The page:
Bentham and the Arts
Edited by Anthony Julius, Malcolm Quinn, and Philip Schofield
Bentham and the Arts considers the sceptical challenge presented by Bentham’s hedonistic utilitarianism to the existence of the aesthetic, as represented in the oft-quoted statement that, ‘Prejudice apart, the game of push-pin is of equal value with the arts and sciences of music and poetry. If the game of push-pin furnish more pleasure, it is more valuable than either.’ This statement is one part of a complex set of arguments on culture, taste, and utility that Bentham pursued over his lifetime, in which sensations of pleasure and pain were opposed to aesthetic sensibility. Leading scholars from a variety of disciplines reflect on the implications of Bentham’s radical utilitarian approach for our understanding of the history and contemporary nature of art, literature, and aesthetics more generally.
Each contributor takes into account, from the perspective of their own discipline and expertise, the implications for their research area of the views contained in Bentham’s Of Sexual Irregularities, and other writings on Sexual Morality (published in the authoritative edition of The Collected Works of Jeremy Bentham in 2014) and ‘Not Paul, but Jesus: Volume III’ (published online by the Bentham Project in 2014). In these essays, Bentham puts forward the first philosophical defence of sexual liberty. In doing so, he questions the meaning of ‘taste’ and hence the received understanding of aesthetics more generally.
The contributors, moreover, challenge two of the major commonplaces in literary and historical studies of the nineteenth century: first that literature and utilitarianism represented alternative and incompatible views of the world; and second that Bentham’s utilitarianism was somehow emaciated in comparison with that of John Stuart Mill. The volume also includes new reflections on the auto-icon and the panopticon, the latter showing the utilitarian genealogy of a collaborative art and architecture project on the site of the Millbank Penitentiary.
The title ‘Bentham and the Arts’ itself challenges the commonly held notion that Bentham had nothing relevant to say on the subject of the Arts – the essays in this volume show that Bentham remains extraordinarily relevant, both in historical and philosophical terms.
'Bentham and the Arts is a feast. Ranging from poetry and sexual nonconformity to the auto-icon and public sculpture, from Hume, Kant, and de Staël to Freud and Michel Onfray, an excellent crew of contributors brings Jeremy Bentham out from the shadow cast by John Stuart Mill with much new to say on taste and politics. Highly recommended for students and scholars alike, this fine interdisciplinary volume is available to all through open-access publishing.' - Stephen Engelmann, University of Illinois at Chicago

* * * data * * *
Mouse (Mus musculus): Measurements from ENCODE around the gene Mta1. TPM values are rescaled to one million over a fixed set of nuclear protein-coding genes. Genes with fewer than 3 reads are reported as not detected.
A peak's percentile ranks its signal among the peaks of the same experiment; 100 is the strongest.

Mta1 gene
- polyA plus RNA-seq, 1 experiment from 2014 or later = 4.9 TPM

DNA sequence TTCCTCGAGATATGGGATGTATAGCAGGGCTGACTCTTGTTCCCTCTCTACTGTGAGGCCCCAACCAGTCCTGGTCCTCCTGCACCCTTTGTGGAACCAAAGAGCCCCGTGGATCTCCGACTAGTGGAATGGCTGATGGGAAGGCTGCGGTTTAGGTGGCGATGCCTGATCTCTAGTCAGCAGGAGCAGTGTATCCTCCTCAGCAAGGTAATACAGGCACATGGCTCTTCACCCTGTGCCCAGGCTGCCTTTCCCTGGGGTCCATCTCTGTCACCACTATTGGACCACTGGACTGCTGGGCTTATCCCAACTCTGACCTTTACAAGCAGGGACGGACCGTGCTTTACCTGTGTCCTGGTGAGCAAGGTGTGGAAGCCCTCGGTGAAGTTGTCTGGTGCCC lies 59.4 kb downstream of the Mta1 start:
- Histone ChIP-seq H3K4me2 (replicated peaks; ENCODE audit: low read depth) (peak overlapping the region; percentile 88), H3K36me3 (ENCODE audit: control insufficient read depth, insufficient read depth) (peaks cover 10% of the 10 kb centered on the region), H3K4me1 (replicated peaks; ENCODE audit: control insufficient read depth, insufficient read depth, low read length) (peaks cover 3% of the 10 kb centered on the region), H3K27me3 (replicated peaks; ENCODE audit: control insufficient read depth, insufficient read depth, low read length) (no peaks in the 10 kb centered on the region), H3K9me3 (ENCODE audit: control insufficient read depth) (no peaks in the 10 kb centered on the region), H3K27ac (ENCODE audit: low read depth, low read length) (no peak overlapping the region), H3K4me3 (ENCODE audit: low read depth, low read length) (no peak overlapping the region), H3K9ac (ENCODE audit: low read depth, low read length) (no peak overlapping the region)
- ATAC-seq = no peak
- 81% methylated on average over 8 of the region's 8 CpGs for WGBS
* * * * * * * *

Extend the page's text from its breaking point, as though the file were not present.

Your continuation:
Anthony Julius is Professor of Law and the Arts, UCL, and Deputy Chairman of law firm Mishcon de Reya. His book on arts censorship in liberal democracy will be published by Oxford University Press in 2021.
Malcolm Quinn is Professor of Cultural and Political History and Associate Dean of Research for Camberwell, Chelsea and Wimbledon, University of the Arts London. He is the author of Utilitarianism and the Art School in Nineteenth-Century Britain (2013) and is General Editor of The Persistence of Taste (2018).
Philip Schofield is Director of the Bentham Project, Faculty of Laws, UCL, and General Editor of the new authoritative edition of The Collected Works of Jeremy Bentham.
List of contributors
List of figures
2. Not Kant, but Bentham: On Taste
3. ‘Envy Accompanied with Antipathy’: Bentham on the Psychology of Sexual Ressentiment
Emmanuelle de Champs
5. Jeremy Bentham’s Imagination and the Ethics of Prose Style: Paraphrase, Substitution, Translation
6. ‘Is It True? … What is the Meaning of it?’: Bentham, Romanticism, and the Fictions of Reason
7. More Bentham, Less Mill
9. Jeremy Bentham’s Principle of Utility and Taste: an Alternative Approach to Aesthetics in Two Stages
10. From Pain to Pleasure: Panopticon Dreams and Pentagon Petal
Fran Cottell and Marianne Mueller
11. Bentham’s Image: the Corpo-Reality Check
Size: 234 × 156 mm
29 colour illustrations
Copyright: © 2020
Publication: May 11, 2020